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Directions for Freezing Apples

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Directions for Freezing Apples

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Overview

Freezing fresh apples preserves flavor and nutrients. Although frozen apples are soft and unsuitable for eating uncooked, they work well in baked goods like breads, muffins and pies. Freezing just the right quantity for individual recipes makes baking delicious apple desserts in the midst of winter a breeze. Simply thaw and use as you would fresh sliced apples. Frozen apples do release more juice. Additional thickening agents may be needed when baking pies with frozen apples.

Step 1

Select firm apples free of blemishes or bruises. Wash in cold water to remove dirt or pesticide residue.

Step 2

Core and peel the apples with a paring knife or apple peeler.

Step 3

Slice apples into the desired size slices. Keep slices uniform. The University of Michigan Food Preservation Series recommends slicing medium apples into twelfths and larger apples into sixteenths.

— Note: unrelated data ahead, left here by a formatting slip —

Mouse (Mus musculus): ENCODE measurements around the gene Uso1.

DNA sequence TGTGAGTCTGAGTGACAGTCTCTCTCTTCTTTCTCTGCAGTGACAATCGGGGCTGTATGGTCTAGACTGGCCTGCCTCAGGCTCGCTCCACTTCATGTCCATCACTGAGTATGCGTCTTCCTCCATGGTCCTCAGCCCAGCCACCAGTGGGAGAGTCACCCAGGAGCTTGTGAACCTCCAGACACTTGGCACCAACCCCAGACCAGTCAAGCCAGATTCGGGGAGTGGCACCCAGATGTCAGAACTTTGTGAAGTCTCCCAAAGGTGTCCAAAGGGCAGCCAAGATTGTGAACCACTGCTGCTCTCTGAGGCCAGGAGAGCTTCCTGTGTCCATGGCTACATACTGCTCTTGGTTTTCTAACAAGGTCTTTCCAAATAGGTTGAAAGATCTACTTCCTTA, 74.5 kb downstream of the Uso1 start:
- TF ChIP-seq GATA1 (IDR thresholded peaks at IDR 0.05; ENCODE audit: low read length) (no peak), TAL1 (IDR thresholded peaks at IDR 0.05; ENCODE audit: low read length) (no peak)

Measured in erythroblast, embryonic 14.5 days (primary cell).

Step 4

Drop apples into a solution of 1-gallon water to 1 teaspoon of ascorbic acid to prevent discoloration as you prepare the remaining apples. Ascorbic acid can be found in the canning aisle of the grocery store.

Step 5

Remove apples from the solution and place in a large bowl. Sprinkle 1 1/2 cups of sugar over each 4 cups of sliced apples. Stir to coat all sides of the apple slices.

Step 6

Pack apples in freezer containers or zippered freezer bags, leaving 1/2 to 1 inch headspace. Seal tightly and freeze. Frozen apple slices can be frozen for up to one year without loss of flavor.

Things You'll Need

  • Fresh apples
  • Paring knife/apple peeler
  • Large bowl
  • Ascorbic acid
  • Sugar
  • Freezer containers/zippered freezer bags

References

  • Michigan State University Food Preservation Series: Apples
  • Univeristy of Illinois Extension: Preserving Apples
Keywords: freezing apple slices, freezing apples, preserving apples

About this Author

Nannette Richford is an avid gardener, teacher and nature enthusiast with 4 years experience in online writing and a lifetime of personal journals. She is published on various sites, including Associated Content. Richford holds a Bachelor of Science in secondary education from the University of Maine Orono and certifications in 7-12 English, K-8 General Elementary and Birth to age 5.